Religious Freedom: Discrimination On Both Sides

Religious Freedom: Discrimination On Both Sides

Let me just start by saying I know religious freedom is a hot button issue and this article will probably unleash lots of hate emails and comments. But just know that no one at ValueWalk is going to get into an argument with anyone on this topic, so there’s no point in emailing any of us about this. We will not be responding to emails on this issue. Feel free to leave your comments below.

We’ve covered Tim Cook’s editorial in which he speaks out against religious freedom laws. So why shouldn’t the other side of the story be told? Mainstream media is choosing to ignore the other side because it isn’t popular.

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Religious freedom a complex issue

The key issue in the religious freedom debate that it seems everyone is missing is the fact that no matter which way you lean on this, there is discrimination. Those who say churches that truly believe being gay is wrong must hire gay people are just as guilty of discrimination as business owners who hold no religious beliefs and choose to discriminate against the gay, lesbian, bisexual and transgender community simply because of their sexual orientation.

But people are not speaking out against discrimination by opposing religious freedom laws. They’re saying that it’s OK to discriminate against religious beliefs but it’s not OK to discriminate against sexual orientation.

Is this logical?

Hate words not necessary

The key issue here is discrimination, something both sides of the religious freedom issue claim they won’t tolerate. The scope of this article is not to offer solutions to this complex issue. It’s to remind everyone that this issue is not as simple as the mainstream media would have us think.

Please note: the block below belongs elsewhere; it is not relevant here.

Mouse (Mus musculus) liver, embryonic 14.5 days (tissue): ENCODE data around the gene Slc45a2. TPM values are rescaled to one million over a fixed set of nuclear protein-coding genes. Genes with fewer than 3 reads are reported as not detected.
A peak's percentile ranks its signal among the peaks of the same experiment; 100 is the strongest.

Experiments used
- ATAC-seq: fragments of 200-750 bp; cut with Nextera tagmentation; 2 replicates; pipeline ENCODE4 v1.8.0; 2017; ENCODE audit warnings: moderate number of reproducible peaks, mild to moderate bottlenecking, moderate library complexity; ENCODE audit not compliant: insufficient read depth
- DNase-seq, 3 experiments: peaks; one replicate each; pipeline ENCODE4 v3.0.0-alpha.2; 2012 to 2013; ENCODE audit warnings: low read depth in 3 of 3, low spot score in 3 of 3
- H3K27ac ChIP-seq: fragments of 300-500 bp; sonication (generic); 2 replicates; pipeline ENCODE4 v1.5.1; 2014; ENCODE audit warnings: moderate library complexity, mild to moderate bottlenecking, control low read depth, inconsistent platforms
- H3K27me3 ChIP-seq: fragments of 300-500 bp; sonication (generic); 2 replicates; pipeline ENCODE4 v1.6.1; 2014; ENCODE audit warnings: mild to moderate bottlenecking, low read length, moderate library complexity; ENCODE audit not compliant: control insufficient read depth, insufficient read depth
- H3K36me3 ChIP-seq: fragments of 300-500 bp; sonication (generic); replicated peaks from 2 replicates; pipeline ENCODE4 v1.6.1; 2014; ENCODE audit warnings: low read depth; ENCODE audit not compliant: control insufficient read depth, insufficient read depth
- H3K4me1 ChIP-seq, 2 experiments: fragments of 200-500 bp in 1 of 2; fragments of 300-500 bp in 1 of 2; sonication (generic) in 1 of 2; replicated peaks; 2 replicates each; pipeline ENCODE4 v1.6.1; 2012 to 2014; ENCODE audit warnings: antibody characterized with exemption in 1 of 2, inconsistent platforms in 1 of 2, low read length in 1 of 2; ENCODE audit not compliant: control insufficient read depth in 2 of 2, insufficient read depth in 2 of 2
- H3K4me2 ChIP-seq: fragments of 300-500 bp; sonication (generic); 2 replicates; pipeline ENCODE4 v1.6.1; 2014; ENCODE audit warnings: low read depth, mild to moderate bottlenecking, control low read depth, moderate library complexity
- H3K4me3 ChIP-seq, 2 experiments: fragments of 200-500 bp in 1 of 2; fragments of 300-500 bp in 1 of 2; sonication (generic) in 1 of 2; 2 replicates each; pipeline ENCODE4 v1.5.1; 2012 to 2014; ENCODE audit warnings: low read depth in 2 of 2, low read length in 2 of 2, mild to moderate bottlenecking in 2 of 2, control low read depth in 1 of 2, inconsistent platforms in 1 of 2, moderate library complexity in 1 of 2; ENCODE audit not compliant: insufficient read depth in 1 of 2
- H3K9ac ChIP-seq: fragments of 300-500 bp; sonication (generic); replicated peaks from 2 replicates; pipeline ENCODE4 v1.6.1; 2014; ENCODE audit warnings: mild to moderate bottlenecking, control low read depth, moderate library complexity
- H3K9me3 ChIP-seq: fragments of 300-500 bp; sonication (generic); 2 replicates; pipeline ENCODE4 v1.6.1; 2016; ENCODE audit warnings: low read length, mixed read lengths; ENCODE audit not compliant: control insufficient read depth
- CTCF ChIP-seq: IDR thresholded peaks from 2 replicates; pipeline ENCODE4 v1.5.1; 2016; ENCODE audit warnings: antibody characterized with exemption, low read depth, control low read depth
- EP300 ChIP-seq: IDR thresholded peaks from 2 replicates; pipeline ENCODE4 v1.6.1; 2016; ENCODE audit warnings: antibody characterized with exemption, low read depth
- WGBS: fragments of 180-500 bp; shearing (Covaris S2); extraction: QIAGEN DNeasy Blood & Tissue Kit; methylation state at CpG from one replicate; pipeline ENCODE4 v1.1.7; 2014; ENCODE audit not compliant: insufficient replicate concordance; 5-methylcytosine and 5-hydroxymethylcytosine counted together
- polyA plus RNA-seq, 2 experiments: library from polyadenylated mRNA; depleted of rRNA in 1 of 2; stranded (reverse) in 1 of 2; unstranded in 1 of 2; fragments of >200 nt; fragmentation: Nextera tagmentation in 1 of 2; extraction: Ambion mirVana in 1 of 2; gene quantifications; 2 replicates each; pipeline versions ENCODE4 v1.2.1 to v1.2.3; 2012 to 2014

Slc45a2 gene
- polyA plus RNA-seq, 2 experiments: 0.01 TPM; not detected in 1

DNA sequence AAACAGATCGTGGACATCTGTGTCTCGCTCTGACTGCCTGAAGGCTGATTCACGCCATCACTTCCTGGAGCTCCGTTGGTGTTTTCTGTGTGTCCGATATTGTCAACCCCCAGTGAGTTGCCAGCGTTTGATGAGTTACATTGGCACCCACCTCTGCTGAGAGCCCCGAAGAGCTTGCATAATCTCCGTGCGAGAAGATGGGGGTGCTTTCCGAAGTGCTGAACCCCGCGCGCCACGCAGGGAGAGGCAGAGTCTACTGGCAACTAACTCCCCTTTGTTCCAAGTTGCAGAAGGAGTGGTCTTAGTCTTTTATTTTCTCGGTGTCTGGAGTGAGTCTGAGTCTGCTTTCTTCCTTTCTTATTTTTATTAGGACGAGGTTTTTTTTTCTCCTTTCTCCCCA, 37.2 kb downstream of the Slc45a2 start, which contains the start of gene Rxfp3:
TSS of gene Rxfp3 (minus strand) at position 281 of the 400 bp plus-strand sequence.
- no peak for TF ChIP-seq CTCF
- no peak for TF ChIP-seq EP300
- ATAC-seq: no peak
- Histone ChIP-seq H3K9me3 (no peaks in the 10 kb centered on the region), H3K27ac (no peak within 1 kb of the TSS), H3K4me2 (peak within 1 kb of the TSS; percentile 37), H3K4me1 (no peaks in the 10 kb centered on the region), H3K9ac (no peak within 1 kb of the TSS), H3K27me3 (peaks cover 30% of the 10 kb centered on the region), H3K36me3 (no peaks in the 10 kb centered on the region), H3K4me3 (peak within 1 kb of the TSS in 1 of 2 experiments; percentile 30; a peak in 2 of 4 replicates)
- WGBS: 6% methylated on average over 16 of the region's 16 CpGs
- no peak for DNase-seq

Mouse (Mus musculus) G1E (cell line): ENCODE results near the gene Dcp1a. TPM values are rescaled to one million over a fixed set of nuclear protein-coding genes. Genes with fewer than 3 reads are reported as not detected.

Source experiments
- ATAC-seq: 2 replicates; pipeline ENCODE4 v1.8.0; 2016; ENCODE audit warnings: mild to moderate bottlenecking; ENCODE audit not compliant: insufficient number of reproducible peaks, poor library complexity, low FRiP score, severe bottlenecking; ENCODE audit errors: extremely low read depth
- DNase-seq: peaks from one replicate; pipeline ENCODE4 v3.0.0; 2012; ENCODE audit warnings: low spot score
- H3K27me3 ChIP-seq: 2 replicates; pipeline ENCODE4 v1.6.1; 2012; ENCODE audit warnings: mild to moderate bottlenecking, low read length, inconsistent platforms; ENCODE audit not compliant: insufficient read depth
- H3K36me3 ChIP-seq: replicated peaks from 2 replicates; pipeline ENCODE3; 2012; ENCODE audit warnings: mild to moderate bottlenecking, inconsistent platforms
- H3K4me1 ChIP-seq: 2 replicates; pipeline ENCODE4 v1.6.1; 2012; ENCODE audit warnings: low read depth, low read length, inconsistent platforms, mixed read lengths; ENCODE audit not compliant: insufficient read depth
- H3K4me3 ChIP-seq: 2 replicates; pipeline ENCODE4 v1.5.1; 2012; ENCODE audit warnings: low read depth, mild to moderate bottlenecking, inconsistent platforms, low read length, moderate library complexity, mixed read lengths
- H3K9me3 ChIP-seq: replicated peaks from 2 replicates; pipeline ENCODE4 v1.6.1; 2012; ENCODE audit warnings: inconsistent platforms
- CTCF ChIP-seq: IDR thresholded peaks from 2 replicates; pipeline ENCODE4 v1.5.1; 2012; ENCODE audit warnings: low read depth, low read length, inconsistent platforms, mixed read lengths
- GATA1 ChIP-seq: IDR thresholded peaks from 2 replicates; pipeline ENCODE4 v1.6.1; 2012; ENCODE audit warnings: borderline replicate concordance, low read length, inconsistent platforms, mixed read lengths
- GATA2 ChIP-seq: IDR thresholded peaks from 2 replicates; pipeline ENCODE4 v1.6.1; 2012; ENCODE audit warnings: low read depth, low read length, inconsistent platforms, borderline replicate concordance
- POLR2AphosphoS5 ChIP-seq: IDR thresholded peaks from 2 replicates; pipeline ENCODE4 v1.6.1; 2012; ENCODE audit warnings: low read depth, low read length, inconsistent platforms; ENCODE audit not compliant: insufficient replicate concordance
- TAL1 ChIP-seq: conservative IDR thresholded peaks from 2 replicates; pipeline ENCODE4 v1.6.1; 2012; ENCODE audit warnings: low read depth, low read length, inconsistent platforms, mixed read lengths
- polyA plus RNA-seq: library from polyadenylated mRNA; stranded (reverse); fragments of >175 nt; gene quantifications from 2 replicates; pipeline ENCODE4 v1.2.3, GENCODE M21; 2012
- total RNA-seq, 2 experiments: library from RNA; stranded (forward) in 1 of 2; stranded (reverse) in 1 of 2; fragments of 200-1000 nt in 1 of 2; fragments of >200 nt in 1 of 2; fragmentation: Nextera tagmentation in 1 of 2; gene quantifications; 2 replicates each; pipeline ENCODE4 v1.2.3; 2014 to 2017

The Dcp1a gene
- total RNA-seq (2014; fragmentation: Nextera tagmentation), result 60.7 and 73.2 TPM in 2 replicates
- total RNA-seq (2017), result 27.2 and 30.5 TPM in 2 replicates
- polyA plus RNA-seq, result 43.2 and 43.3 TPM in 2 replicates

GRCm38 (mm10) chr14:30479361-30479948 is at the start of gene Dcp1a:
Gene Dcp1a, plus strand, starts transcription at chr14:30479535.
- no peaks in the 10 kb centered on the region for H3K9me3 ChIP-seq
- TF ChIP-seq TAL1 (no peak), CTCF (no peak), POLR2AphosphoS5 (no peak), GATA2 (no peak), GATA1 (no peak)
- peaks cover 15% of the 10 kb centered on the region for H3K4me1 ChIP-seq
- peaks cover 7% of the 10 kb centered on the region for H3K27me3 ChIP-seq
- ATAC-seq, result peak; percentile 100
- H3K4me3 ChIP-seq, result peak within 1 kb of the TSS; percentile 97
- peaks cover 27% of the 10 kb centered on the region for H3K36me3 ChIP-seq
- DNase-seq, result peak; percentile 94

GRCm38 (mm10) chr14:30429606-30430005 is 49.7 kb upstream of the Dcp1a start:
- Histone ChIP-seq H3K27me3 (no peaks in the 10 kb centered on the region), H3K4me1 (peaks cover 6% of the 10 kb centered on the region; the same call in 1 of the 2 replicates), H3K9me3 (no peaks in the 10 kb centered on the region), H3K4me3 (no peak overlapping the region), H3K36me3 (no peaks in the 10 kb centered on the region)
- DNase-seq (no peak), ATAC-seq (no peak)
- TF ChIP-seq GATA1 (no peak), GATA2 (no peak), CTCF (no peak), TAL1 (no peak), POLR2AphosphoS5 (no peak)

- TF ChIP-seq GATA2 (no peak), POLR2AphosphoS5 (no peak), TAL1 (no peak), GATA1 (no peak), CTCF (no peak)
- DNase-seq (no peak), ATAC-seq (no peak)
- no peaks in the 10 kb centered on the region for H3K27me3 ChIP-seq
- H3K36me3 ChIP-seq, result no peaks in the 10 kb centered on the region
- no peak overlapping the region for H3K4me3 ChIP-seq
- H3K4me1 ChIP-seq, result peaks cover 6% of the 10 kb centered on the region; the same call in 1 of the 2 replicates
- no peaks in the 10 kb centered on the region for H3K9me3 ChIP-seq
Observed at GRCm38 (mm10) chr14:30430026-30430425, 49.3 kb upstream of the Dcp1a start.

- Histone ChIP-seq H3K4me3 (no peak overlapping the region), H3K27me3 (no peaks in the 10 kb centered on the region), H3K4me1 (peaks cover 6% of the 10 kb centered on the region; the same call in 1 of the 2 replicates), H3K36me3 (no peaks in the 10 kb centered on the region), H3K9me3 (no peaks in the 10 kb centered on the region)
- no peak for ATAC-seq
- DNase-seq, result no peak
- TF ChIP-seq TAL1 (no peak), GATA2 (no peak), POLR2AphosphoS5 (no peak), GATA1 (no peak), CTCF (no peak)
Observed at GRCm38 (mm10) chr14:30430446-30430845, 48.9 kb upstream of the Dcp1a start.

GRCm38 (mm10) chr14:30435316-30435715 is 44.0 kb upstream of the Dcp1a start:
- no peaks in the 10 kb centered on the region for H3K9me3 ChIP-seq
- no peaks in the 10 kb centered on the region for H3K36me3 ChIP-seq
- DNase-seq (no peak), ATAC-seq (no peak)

The great thing about living in a free country (although it can be argued that some of our freedoms, including freedom of speech and freedom of religion, are being stripped away one by one) is that we are allowed to disagree and speak up about our different views. Does this mean we should use our words in a way to tear each other down? Of course not. We must find a way to live with each other, but the incendiary comments on both sides are simply not necessary.

It is possible to express our views without being hateful. Does it mean we will always like or agree with what everyone says? Of course not. But at the end of the day, both sides of the religious freedom issue are becoming so heated that they’re forgetting what they’re arguing about in the first place and that it’s something they actually agree on, supposedly. Now if only we could find a way to work together on this issue.

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